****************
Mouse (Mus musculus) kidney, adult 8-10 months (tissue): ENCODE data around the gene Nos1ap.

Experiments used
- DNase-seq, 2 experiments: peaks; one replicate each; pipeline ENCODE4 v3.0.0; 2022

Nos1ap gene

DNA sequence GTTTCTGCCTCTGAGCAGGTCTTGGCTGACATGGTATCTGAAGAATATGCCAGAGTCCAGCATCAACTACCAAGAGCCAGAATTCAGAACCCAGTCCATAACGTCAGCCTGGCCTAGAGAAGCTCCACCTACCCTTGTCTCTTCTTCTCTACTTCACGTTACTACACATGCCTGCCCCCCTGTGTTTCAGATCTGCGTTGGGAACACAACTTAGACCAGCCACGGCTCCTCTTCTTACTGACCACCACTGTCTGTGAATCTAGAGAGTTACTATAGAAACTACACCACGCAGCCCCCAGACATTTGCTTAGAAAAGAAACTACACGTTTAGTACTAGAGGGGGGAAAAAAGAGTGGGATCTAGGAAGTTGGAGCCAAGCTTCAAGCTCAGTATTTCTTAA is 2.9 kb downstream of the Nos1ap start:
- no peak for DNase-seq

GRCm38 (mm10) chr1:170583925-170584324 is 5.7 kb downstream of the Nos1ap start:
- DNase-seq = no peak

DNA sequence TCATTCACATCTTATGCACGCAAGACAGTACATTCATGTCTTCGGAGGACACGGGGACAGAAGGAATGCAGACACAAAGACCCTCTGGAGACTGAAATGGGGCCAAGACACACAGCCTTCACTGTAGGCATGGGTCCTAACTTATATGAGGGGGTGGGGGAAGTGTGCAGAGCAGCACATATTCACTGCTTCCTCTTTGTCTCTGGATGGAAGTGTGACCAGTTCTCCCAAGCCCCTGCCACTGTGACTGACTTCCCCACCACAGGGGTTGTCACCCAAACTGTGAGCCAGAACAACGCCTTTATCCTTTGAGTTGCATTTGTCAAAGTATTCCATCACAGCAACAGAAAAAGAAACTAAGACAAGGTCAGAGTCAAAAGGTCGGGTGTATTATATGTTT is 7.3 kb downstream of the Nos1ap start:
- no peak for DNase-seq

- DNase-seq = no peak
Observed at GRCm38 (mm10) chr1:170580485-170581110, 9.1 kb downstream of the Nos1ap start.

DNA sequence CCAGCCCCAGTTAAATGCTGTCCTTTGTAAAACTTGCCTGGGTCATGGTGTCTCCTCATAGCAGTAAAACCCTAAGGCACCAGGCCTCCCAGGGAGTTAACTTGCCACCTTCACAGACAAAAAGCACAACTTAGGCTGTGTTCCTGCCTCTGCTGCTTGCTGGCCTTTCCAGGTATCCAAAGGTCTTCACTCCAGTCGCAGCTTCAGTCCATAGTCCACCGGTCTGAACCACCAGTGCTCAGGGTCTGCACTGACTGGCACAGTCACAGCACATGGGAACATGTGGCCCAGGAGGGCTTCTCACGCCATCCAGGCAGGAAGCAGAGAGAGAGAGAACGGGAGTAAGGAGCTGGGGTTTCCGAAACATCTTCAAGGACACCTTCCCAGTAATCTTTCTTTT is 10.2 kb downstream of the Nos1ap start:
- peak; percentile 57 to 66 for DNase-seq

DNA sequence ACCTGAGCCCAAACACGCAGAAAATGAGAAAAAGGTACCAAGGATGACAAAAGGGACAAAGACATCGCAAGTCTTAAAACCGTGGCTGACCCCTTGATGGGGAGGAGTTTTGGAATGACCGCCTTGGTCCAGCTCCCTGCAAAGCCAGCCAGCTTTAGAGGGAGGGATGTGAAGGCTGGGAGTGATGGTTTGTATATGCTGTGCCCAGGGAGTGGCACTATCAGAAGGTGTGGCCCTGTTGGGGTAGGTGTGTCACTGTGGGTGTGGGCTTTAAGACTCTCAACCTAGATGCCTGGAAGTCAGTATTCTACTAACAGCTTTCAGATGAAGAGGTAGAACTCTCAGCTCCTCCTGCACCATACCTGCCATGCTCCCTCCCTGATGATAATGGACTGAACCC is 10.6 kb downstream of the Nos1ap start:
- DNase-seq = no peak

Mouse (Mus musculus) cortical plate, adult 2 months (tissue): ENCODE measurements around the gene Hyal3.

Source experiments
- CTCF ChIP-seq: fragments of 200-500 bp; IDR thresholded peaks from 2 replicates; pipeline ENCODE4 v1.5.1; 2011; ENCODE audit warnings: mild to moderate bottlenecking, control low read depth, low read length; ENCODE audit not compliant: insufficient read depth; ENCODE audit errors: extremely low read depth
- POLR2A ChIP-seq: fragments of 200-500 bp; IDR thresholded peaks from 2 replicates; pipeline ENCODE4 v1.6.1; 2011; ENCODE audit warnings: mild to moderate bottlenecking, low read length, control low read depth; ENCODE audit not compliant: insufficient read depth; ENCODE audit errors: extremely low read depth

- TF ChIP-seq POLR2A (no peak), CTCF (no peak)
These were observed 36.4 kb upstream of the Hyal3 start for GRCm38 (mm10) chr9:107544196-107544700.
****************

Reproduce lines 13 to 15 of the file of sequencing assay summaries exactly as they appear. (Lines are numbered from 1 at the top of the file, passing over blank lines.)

DNA sequence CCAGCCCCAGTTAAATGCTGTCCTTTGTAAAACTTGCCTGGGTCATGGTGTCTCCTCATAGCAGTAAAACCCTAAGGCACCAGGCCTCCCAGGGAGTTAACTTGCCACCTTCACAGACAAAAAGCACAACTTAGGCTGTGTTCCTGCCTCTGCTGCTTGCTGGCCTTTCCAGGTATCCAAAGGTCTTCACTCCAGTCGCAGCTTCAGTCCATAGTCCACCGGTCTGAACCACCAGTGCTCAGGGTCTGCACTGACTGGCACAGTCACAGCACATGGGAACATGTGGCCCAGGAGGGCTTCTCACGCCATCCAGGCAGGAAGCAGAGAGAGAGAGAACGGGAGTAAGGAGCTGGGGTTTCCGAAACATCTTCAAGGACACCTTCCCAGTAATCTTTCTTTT is 10.2 kb downstream of the Nos1ap start:
- peak; percentile 57 to 66 for DNase-seq

DNA sequence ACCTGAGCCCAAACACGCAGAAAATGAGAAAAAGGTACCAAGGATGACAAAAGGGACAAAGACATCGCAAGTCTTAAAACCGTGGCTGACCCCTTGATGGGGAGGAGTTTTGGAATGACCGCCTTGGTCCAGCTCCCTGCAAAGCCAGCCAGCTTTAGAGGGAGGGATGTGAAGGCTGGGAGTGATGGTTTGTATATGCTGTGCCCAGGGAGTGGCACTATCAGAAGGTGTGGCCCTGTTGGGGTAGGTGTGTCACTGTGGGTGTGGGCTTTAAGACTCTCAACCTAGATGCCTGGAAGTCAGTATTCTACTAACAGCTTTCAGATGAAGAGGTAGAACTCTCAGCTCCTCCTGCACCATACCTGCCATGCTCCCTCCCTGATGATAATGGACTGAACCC is 10.6 kb downstream of the Nos1ap start: